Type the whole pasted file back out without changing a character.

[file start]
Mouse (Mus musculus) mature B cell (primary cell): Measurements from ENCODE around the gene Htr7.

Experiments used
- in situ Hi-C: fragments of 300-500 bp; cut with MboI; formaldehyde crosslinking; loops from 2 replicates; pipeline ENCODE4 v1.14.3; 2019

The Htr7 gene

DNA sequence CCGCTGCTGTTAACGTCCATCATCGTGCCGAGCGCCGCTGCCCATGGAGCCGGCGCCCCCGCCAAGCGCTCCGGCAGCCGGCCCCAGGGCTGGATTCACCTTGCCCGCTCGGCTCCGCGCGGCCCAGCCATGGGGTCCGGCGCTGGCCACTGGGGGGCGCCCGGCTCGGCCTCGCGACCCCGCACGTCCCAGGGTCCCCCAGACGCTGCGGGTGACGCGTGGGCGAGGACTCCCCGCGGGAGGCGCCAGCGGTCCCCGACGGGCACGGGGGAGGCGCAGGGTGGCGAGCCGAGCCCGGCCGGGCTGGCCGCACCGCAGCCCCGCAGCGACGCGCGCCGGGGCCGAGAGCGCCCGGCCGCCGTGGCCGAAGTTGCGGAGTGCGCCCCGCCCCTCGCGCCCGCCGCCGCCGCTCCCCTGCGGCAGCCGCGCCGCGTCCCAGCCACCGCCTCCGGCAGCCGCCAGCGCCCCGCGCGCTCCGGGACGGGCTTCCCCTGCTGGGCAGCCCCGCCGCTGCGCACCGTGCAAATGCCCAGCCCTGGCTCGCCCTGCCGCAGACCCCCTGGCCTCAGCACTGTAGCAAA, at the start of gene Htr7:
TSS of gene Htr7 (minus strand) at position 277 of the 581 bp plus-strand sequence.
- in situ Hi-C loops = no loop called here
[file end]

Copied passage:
Mouse (Mus musculus) mature B cell (primary cell): Measurements from ENCODE around the gene Htr7.

Experiments used
- in situ Hi-C: fragments of 300-500 bp; cut with MboI; formaldehyde crosslinking; loops from 2 replicates; pipeline ENCODE4 v1.14.3; 2019

The Htr7 gene

DNA sequence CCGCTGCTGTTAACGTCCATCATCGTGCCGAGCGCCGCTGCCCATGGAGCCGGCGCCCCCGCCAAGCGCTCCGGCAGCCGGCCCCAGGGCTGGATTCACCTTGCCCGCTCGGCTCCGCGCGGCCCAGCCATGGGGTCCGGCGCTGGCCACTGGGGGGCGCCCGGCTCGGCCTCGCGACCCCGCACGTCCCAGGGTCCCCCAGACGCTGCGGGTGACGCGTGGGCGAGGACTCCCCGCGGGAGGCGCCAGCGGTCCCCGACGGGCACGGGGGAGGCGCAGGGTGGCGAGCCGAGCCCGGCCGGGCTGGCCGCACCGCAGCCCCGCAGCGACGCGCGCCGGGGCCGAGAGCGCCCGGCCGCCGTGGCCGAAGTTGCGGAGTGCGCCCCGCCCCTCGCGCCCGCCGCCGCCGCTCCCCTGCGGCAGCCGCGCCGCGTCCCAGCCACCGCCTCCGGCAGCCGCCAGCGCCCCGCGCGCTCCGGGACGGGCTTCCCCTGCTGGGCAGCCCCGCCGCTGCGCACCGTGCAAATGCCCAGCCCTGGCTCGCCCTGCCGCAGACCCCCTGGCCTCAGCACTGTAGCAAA, at the start of gene Htr7:
TSS of gene Htr7 (minus strand) at position 277 of the 581 bp plus-strand sequence.
- in situ Hi-C loops = no loop called here